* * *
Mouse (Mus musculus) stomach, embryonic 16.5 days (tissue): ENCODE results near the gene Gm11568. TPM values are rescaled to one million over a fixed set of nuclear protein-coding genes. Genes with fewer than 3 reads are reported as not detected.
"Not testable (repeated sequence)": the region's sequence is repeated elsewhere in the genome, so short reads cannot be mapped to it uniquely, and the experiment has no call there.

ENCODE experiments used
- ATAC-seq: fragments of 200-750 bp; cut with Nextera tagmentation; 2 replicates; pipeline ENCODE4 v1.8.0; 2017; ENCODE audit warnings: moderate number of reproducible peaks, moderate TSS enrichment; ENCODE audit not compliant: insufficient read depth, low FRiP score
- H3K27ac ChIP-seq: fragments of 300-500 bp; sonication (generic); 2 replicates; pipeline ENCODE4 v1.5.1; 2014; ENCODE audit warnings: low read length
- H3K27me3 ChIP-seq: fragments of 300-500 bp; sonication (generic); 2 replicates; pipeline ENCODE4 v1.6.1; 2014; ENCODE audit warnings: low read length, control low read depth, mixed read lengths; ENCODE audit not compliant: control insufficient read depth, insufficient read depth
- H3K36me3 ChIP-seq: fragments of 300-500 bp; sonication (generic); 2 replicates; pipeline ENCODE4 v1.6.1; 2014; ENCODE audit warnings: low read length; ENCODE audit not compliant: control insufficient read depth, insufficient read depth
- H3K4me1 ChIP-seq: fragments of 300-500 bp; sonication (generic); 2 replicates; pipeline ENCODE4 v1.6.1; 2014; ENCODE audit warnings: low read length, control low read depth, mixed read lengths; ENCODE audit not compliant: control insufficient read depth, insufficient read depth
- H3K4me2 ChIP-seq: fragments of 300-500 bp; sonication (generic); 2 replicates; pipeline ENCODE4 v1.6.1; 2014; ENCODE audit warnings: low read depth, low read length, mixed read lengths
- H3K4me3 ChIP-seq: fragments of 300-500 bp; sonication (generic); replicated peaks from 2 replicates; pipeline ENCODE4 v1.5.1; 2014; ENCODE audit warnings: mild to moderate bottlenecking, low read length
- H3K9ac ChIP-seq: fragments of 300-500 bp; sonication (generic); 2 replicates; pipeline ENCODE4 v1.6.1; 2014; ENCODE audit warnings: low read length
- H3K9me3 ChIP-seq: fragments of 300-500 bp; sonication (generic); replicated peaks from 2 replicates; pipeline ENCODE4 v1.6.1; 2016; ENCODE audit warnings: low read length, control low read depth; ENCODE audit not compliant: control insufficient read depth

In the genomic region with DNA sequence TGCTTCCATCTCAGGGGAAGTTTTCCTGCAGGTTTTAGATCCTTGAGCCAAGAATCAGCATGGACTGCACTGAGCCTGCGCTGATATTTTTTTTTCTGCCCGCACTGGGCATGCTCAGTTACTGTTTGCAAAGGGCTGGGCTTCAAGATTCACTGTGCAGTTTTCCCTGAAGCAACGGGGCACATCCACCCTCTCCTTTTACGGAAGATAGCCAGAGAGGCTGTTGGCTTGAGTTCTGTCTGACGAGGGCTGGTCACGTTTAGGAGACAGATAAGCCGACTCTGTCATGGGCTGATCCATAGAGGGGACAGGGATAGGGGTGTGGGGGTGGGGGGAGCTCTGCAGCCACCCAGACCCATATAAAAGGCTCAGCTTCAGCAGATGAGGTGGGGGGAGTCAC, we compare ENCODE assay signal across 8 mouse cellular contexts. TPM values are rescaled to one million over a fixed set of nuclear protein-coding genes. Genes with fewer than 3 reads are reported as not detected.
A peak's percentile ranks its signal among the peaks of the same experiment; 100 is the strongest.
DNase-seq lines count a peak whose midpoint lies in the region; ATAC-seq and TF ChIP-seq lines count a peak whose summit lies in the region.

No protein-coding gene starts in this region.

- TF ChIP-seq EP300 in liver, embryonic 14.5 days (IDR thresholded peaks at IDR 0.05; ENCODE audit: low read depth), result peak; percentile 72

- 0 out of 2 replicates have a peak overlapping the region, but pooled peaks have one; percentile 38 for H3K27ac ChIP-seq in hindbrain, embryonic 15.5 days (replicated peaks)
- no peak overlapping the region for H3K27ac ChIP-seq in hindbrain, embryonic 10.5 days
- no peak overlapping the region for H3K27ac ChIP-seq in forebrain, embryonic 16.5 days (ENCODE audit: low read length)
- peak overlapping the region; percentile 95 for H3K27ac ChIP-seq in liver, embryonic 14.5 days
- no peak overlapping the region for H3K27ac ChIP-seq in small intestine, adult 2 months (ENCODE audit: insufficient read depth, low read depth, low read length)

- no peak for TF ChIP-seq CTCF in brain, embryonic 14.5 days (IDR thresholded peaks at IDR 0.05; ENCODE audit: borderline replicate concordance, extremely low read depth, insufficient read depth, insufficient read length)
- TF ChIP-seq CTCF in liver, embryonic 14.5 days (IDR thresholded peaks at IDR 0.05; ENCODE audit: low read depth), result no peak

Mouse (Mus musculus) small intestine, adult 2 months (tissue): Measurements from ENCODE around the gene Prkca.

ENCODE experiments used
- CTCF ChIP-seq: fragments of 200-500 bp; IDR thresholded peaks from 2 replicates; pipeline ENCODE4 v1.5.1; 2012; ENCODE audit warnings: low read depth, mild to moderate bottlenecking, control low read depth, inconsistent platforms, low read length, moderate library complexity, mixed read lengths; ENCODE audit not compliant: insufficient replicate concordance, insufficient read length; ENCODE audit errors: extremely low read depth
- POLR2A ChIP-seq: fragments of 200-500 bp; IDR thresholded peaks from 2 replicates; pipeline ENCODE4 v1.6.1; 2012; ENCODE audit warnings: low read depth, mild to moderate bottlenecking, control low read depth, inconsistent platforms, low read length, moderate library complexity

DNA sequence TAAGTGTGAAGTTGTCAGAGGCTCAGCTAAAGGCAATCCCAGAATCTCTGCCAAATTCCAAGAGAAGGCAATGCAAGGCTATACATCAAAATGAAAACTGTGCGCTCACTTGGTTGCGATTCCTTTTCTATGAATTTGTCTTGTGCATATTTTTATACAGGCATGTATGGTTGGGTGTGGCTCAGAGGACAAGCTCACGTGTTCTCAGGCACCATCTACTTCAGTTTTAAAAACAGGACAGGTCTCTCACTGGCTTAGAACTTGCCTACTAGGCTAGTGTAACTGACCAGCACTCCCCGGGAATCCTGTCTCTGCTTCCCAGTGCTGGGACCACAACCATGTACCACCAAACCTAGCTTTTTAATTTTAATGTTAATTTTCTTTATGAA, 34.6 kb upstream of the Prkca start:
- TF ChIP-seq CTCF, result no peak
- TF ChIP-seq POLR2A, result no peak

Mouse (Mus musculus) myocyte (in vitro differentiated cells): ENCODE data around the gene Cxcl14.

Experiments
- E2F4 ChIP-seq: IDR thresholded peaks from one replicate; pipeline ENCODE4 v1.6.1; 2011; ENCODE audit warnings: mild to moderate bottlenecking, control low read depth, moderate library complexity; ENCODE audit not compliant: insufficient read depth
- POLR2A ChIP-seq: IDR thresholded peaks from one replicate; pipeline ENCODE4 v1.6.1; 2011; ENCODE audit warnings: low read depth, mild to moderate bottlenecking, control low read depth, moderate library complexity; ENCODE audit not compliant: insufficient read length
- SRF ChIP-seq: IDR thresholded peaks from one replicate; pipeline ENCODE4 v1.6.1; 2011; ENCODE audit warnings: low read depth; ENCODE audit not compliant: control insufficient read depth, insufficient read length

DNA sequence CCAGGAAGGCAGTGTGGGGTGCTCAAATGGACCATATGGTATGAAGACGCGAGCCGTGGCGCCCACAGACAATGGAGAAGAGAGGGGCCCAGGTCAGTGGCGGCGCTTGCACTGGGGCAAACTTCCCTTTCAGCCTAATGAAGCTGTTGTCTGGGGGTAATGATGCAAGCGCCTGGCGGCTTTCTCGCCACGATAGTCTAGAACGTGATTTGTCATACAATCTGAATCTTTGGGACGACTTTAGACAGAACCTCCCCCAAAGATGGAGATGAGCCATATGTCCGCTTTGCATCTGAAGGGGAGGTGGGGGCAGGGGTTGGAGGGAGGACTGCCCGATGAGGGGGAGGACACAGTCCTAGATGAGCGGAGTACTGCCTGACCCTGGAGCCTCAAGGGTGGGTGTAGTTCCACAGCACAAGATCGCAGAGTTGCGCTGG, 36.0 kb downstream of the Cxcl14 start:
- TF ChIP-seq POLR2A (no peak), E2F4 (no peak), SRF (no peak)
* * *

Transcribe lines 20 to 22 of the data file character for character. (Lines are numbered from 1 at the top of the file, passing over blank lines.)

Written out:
- no peak overlapping the region for H3K27ac ChIP-seq in forebrain, embryonic 16.5 days (ENCODE audit: low read length)
- peak overlapping the region; percentile 95 for H3K27ac ChIP-seq in liver, embryonic 14.5 days
- no peak overlapping the region for H3K27ac ChIP-seq in small intestine, adult 2 months (ENCODE audit: insufficient read depth, low read depth, low read length)